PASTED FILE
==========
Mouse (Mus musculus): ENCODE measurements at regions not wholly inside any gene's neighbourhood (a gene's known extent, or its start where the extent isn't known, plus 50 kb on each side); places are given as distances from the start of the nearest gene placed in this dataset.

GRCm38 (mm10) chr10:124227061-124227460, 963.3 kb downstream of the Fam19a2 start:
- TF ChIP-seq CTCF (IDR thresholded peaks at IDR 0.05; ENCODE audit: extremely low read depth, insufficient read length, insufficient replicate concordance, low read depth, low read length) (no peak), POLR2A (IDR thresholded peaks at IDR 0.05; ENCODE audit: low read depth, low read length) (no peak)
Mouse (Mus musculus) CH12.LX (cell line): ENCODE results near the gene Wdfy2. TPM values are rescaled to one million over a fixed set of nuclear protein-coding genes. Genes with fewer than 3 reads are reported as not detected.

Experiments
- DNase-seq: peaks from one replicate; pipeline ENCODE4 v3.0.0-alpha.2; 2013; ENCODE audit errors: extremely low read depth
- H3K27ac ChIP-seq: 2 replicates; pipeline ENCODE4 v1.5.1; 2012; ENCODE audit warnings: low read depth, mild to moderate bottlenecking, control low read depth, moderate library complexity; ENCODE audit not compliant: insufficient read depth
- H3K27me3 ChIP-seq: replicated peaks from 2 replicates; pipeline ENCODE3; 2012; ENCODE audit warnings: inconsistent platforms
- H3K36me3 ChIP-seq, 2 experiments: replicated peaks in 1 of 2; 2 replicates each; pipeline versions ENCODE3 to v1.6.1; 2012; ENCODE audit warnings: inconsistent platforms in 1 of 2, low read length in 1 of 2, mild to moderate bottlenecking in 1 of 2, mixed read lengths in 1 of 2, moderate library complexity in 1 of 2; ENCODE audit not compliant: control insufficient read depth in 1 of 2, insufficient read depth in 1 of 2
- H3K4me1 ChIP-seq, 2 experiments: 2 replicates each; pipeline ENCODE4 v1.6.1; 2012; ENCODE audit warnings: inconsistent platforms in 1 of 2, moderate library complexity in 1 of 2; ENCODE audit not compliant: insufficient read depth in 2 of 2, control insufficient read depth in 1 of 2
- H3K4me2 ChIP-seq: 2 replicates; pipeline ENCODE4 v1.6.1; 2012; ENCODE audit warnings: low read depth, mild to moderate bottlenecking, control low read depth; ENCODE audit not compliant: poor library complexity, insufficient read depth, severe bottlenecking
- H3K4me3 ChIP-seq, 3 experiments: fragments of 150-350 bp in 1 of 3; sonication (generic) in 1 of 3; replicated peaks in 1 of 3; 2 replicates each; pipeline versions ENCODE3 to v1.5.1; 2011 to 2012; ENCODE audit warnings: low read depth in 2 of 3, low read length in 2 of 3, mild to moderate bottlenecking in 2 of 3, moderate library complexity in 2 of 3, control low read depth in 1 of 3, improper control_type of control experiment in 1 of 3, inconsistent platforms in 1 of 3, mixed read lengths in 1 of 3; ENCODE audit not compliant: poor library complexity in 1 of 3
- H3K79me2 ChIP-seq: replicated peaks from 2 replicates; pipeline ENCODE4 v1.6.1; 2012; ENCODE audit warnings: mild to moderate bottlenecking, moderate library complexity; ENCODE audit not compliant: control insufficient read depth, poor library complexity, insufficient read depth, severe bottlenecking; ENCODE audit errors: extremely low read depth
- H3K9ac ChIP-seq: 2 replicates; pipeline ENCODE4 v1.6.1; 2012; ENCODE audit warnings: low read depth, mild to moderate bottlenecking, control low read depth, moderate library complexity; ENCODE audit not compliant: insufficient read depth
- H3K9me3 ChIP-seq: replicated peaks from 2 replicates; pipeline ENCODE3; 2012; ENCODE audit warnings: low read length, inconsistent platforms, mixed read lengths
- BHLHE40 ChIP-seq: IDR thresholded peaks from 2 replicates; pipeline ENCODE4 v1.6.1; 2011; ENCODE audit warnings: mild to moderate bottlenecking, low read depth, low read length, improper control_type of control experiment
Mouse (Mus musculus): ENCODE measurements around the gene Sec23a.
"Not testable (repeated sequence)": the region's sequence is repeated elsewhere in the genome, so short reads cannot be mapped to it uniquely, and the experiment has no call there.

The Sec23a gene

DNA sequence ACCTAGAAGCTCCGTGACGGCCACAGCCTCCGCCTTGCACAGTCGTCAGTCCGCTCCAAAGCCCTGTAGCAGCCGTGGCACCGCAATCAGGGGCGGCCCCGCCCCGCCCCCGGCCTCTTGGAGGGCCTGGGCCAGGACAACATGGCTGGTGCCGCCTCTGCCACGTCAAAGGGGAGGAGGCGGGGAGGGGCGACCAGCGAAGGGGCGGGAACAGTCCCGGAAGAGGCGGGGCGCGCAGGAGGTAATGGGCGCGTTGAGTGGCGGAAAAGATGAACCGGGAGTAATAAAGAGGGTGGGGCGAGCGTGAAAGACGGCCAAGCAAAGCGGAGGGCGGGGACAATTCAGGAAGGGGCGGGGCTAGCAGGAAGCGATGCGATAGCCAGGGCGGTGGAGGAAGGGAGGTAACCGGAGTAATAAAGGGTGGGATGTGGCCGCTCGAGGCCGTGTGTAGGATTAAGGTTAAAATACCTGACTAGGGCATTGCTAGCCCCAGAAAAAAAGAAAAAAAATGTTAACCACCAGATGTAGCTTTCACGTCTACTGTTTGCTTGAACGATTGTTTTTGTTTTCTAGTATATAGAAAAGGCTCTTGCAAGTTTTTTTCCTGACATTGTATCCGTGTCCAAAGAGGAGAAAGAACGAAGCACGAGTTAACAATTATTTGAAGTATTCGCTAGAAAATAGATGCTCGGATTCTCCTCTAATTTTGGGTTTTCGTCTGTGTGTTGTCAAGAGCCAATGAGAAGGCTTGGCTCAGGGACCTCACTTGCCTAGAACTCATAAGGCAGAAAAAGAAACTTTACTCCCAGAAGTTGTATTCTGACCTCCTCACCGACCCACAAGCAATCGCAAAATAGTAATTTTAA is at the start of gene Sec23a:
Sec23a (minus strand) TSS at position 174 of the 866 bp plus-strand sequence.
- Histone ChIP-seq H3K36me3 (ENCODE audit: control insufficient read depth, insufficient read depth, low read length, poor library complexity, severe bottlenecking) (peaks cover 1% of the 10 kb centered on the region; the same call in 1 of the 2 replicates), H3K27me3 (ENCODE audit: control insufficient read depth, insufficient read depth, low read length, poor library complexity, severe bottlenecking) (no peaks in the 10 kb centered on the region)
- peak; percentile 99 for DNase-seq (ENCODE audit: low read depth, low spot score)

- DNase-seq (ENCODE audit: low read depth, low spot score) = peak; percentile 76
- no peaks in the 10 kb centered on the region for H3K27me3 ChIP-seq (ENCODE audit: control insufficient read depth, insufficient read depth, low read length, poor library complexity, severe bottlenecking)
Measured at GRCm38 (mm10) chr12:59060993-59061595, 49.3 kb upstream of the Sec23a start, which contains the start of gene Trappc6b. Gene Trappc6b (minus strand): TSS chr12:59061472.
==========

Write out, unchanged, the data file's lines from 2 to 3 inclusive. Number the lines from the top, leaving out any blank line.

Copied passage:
GRCm38 (mm10) chr10:124227061-124227460, 963.3 kb downstream of the Fam19a2 start:
- TF ChIP-seq CTCF (IDR thresholded peaks at IDR 0.05; ENCODE audit: extremely low read depth, insufficient read length, insufficient replicate concordance, low read depth, low read length) (no peak), POLR2A (IDR thresholded peaks at IDR 0.05; ENCODE audit: low read depth, low read length) (no peak)